I have a background in software engineering but my research is very much focused on the social, understanding how healthcare professionals carry out their work in order to inform the design of technology to support that work and with understanding how healthcare technologies are used in practice.
I have studied medical and nursing handover in a variety of hospital settings, histopathologists making diagnoses at the microscope, and multidisciplinary team meetings. I have carried out research into nurses’ customisation of equipment in the intensive care unit, nurses’ use of computerised decision support systems (CDSS), the effect of novel hardware solutions on GP-patient communication, the impact of a virtual reality microscope on time to diagnosis in histopathology, and the impact of a wall-sized display on collaboration in undergraduate and postgraduate pathology teaching. This understanding is achieved largely through qualitative methods, focusing on the use of observations supported by interviews. More recently, I have begun to use video to capture interaction with and around healthcare technologies. I also have experience of undertaking systematic reviews, surveys, and more experimental approaches to evaluation. In 2004, I was awarded the Diana E. Forsythe Award by the American Medical Informatics Association for research at the intersection of informatics and the social sciences.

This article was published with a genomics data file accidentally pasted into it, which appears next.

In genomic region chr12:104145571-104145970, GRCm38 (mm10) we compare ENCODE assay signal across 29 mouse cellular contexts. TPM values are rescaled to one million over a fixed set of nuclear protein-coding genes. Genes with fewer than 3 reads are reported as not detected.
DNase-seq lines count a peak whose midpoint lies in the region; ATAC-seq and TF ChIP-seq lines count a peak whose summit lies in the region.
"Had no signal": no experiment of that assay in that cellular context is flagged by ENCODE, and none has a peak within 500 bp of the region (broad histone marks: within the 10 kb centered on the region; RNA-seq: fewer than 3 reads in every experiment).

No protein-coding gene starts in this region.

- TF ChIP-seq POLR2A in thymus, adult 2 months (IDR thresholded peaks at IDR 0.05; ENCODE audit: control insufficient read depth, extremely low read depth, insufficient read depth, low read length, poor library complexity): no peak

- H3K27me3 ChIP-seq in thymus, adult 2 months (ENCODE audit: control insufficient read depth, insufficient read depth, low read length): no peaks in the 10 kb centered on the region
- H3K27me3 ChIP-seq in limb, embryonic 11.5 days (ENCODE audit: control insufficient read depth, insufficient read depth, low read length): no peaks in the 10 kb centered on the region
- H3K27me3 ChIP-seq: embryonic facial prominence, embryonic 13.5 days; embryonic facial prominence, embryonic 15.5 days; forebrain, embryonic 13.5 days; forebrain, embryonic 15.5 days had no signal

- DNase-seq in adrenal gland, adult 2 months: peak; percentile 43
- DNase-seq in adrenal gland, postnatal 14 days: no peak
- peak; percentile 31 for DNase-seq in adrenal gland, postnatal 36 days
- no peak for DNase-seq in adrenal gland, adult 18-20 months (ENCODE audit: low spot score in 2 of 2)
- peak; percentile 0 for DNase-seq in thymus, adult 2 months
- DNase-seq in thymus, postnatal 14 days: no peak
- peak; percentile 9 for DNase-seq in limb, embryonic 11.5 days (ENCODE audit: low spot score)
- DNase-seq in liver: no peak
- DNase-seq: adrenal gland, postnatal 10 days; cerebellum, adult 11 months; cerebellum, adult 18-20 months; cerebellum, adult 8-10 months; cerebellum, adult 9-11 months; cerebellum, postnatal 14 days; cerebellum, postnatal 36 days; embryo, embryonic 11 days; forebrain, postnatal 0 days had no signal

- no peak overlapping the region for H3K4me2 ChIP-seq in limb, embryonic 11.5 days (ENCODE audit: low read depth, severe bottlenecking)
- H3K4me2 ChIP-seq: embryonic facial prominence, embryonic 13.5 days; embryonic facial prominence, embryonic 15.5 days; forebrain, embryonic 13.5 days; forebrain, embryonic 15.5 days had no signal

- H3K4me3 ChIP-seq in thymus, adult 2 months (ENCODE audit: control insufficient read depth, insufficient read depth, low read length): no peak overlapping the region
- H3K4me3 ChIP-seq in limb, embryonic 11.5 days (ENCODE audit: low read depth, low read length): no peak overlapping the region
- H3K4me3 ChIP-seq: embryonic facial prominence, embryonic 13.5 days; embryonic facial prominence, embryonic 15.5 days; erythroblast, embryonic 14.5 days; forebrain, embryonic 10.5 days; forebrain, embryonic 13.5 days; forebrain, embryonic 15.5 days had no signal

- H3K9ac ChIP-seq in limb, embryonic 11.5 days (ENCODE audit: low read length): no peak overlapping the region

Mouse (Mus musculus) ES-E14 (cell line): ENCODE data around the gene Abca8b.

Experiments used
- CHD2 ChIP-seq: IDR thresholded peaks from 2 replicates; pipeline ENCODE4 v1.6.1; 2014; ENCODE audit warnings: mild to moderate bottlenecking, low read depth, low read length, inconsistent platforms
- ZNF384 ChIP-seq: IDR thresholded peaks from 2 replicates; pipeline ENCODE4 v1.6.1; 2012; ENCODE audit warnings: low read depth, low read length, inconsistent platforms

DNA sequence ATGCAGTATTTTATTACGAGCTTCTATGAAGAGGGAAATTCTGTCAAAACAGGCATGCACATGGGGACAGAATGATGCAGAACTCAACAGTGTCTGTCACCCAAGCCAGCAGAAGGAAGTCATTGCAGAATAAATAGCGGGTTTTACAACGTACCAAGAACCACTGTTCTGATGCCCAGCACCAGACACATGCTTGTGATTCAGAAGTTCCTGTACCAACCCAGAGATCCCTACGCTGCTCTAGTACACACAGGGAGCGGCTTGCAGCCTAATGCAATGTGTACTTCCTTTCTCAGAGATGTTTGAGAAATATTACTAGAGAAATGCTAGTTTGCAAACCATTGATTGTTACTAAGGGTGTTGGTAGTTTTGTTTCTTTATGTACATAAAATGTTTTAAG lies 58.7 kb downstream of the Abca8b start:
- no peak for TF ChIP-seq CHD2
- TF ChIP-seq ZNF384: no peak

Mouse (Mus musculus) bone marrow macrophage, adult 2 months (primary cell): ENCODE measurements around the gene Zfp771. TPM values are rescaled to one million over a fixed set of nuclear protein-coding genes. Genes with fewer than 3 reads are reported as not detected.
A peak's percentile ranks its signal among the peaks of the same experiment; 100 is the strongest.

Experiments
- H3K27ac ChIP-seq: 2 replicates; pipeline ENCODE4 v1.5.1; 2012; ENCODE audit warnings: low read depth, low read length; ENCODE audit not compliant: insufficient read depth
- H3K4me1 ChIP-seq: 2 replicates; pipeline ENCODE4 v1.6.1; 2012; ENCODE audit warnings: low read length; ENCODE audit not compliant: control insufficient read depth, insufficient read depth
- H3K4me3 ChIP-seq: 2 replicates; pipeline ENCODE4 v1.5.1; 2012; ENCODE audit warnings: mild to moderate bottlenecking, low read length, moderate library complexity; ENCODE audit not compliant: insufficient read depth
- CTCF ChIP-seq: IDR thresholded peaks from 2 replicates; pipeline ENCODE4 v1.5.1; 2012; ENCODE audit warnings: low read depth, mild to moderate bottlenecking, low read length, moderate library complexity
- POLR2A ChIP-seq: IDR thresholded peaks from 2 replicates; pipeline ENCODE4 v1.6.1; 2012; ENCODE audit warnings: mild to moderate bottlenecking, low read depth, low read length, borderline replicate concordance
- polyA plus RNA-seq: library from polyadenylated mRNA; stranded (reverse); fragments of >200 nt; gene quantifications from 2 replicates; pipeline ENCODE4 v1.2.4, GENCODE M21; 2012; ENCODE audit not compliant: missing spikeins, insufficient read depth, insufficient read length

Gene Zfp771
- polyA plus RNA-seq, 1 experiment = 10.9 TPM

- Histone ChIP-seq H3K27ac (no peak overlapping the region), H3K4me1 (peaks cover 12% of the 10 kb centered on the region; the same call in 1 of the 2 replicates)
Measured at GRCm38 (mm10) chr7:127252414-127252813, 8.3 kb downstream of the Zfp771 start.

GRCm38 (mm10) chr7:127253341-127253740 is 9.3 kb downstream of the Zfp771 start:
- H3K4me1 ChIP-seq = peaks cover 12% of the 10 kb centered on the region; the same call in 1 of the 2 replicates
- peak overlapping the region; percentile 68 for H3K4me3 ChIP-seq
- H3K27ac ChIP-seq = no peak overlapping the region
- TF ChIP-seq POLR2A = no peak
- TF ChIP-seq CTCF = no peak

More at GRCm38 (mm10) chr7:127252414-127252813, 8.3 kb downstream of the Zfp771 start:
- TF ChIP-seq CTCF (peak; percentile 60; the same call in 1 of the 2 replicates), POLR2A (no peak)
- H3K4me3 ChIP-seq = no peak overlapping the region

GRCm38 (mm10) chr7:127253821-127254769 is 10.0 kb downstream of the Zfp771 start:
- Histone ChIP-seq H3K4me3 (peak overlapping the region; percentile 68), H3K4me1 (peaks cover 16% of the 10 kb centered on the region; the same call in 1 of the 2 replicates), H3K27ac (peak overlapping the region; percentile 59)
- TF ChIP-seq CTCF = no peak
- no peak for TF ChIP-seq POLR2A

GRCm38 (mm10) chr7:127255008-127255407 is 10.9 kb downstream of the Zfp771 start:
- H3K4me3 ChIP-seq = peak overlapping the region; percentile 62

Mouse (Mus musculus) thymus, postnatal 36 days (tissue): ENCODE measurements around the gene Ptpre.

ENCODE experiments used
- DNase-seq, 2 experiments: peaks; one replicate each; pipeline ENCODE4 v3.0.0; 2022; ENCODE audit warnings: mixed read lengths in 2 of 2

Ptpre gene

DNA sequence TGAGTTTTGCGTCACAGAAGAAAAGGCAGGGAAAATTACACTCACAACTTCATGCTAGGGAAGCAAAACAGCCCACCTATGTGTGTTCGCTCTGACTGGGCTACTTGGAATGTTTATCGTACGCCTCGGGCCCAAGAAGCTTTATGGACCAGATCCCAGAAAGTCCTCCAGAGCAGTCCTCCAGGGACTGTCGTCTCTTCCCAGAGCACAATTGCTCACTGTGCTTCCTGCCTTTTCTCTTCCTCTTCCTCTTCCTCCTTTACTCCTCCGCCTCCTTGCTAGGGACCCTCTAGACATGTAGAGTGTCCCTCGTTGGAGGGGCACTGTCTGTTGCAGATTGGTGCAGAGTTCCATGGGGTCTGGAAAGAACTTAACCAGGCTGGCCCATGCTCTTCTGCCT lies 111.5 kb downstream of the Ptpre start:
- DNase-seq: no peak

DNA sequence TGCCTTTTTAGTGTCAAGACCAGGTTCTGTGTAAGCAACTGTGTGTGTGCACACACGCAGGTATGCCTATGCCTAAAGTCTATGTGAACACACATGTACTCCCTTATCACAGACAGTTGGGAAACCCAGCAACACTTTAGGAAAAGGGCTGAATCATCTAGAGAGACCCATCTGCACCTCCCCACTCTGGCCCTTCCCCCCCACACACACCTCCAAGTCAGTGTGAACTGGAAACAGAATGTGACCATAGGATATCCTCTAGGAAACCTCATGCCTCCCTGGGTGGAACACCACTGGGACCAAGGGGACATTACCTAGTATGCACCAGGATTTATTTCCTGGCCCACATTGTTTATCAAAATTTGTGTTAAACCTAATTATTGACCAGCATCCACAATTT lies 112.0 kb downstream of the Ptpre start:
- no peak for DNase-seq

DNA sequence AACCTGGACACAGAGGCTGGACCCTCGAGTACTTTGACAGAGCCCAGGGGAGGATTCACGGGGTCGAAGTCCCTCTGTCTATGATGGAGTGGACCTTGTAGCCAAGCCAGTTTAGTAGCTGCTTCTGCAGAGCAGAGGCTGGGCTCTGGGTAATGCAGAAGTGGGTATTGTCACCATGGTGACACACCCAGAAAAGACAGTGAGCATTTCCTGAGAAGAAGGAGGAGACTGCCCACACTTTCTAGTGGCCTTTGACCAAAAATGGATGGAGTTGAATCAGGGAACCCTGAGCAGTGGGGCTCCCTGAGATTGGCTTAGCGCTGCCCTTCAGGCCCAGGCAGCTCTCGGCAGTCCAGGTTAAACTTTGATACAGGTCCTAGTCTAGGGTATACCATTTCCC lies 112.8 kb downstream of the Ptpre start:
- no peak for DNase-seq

I am currently leading a project funded by the National Institute of Health Research (NIHR) Health Service & Delivery Research (HS&DR) programme, looking at how robotic surgery gets implemented into practice and its impact on teamwork and decision making in the operating theatre. I am also a collaborator on a NIHR HS&DR project that is looking at how information systems are used in hospitals for measuring and monitoring quality and safety of care at both the ward level and at the hospital management level.